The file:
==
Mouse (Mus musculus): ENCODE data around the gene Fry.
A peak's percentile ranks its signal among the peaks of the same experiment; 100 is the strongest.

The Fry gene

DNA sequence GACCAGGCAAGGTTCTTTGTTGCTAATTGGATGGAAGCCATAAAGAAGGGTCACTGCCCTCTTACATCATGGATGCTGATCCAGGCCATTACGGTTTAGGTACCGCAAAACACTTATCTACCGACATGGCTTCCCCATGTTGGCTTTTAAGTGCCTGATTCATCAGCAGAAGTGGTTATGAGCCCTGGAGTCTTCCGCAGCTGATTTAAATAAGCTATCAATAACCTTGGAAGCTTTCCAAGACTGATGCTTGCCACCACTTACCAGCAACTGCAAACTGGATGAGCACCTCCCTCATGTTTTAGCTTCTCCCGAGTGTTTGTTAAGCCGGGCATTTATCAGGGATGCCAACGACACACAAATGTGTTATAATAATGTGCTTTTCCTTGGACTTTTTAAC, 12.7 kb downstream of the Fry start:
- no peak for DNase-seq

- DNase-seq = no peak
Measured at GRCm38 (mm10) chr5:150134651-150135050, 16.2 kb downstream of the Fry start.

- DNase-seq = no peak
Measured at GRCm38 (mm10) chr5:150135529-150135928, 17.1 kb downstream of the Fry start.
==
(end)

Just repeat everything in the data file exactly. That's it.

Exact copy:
Mouse (Mus musculus): ENCODE data around the gene Fry.
A peak's percentile ranks its signal among the peaks of the same experiment; 100 is the strongest.

The Fry gene

DNA sequence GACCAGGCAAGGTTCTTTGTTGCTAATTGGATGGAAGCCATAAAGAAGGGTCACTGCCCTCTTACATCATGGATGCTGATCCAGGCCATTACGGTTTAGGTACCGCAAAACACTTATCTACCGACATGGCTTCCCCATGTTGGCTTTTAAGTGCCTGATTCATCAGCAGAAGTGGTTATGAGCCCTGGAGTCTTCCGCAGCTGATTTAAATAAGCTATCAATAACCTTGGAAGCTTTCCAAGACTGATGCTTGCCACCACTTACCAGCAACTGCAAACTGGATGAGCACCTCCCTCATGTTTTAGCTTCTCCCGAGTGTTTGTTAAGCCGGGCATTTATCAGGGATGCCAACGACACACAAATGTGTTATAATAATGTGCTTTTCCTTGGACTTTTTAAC, 12.7 kb downstream of the Fry start:
- no peak for DNase-seq

- DNase-seq = no peak
Measured at GRCm38 (mm10) chr5:150134651-150135050, 16.2 kb downstream of the Fry start.

- DNase-seq = no peak
Measured at GRCm38 (mm10) chr5:150135529-150135928, 17.1 kb downstream of the Fry start.